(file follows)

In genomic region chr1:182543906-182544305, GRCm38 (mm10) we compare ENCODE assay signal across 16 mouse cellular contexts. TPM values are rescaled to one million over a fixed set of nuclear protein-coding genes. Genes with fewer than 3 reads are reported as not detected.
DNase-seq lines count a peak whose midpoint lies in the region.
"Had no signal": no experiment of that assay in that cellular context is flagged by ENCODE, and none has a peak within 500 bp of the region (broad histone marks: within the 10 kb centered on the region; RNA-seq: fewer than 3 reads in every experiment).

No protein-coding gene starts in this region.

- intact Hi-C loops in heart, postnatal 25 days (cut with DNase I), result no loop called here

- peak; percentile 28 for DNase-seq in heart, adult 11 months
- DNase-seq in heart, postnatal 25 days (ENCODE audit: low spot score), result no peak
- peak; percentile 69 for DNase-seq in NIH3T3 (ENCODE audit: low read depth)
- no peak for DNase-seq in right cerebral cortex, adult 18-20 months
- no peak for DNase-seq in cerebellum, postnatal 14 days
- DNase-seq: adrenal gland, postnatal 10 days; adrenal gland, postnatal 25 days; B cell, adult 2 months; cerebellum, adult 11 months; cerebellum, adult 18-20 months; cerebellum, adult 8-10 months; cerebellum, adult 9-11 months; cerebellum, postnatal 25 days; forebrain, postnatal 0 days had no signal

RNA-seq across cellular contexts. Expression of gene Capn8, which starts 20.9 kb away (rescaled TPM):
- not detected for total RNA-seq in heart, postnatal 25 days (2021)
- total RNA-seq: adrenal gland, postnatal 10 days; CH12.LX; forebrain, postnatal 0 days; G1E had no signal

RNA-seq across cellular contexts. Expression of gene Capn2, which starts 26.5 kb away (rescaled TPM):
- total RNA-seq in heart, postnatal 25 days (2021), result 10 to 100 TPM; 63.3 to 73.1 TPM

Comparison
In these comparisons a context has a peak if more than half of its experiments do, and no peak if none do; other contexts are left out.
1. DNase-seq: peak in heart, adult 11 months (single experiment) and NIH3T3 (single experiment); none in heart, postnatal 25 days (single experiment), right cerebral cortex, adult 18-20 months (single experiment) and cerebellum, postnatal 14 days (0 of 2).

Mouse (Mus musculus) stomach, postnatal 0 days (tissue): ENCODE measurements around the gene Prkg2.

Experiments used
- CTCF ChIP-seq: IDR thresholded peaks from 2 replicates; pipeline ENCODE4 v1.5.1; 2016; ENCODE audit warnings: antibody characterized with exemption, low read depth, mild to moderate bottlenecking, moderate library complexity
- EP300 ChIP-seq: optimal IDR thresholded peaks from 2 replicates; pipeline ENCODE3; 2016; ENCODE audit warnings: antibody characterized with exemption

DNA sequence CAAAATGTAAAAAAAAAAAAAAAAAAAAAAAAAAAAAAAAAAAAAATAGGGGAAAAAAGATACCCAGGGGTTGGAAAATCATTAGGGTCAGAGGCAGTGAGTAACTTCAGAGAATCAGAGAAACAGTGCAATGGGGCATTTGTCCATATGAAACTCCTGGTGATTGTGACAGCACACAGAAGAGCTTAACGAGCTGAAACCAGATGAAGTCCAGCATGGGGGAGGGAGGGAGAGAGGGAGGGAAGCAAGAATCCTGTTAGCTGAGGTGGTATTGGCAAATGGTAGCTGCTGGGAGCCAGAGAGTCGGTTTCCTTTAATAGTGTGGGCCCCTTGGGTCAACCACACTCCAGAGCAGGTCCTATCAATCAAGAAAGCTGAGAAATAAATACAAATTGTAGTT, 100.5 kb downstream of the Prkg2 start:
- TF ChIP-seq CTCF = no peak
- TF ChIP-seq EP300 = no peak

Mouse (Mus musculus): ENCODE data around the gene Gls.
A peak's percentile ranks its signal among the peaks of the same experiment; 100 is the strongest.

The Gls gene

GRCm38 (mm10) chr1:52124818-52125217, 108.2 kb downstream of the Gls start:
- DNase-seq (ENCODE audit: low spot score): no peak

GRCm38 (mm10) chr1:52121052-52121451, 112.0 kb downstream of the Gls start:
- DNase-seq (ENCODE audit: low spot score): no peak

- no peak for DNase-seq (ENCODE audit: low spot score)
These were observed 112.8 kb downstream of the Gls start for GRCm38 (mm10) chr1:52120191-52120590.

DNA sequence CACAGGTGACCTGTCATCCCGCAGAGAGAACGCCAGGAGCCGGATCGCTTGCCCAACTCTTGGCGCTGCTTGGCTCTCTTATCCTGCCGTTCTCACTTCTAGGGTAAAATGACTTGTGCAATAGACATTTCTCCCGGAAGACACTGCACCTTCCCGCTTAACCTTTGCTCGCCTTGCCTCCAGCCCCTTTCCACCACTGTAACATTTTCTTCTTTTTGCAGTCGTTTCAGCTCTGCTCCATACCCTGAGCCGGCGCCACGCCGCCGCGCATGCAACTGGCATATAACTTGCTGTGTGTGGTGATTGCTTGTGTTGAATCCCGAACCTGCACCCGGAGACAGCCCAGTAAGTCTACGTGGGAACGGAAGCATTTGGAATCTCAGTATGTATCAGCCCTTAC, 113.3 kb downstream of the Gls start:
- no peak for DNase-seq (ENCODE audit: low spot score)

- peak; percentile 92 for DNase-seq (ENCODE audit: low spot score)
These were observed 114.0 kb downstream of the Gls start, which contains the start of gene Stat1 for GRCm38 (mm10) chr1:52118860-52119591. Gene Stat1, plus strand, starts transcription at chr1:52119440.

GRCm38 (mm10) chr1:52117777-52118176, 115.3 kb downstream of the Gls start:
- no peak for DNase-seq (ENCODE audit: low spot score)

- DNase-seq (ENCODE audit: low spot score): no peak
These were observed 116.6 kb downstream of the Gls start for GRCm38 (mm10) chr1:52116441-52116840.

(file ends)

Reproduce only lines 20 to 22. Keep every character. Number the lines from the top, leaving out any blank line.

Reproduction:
Mouse (Mus musculus) stomach, postnatal 0 days (tissue): ENCODE measurements around the gene Prkg2.

Experiments used
- CTCF ChIP-seq: IDR thresholded peaks from 2 replicates; pipeline ENCODE4 v1.5.1; 2016; ENCODE audit warnings: antibody characterized with exemption, low read depth, mild to moderate bottlenecking, moderate library complexity